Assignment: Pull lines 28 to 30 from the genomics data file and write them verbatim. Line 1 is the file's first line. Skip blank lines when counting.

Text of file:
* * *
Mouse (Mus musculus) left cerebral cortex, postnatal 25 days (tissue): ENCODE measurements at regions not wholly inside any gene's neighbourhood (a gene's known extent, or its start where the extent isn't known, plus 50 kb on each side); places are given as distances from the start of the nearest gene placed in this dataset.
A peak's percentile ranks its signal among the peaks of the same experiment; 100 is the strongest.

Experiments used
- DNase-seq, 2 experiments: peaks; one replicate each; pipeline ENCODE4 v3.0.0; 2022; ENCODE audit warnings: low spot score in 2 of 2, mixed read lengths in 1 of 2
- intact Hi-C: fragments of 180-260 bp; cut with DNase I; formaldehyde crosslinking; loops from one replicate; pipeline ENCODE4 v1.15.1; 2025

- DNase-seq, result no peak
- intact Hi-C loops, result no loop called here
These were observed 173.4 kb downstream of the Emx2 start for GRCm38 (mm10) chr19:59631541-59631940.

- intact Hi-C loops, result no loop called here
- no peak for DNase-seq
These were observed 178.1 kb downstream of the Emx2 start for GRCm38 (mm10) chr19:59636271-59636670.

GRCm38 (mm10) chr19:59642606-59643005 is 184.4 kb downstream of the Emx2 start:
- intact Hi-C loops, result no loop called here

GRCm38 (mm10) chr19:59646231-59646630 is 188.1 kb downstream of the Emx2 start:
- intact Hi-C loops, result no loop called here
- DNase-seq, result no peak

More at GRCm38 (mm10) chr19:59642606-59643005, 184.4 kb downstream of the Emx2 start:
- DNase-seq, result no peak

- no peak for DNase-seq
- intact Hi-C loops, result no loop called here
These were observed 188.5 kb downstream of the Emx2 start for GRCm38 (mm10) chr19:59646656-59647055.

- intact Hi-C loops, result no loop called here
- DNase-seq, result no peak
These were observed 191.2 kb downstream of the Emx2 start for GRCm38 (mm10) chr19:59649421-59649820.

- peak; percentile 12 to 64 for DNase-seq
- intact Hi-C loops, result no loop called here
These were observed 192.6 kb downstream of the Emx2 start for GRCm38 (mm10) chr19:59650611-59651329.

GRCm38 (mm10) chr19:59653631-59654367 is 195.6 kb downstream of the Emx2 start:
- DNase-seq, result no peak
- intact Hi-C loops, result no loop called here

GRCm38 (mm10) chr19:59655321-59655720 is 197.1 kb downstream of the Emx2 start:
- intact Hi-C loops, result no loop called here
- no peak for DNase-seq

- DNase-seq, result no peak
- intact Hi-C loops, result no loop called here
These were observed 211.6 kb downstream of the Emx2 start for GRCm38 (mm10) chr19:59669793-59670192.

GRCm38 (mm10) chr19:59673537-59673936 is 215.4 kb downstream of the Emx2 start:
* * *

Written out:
GRCm38 (mm10) chr19:59653631-59654367 is 195.6 kb downstream of the Emx2 start:
- DNase-seq, result no peak
- intact Hi-C loops, result no loop called here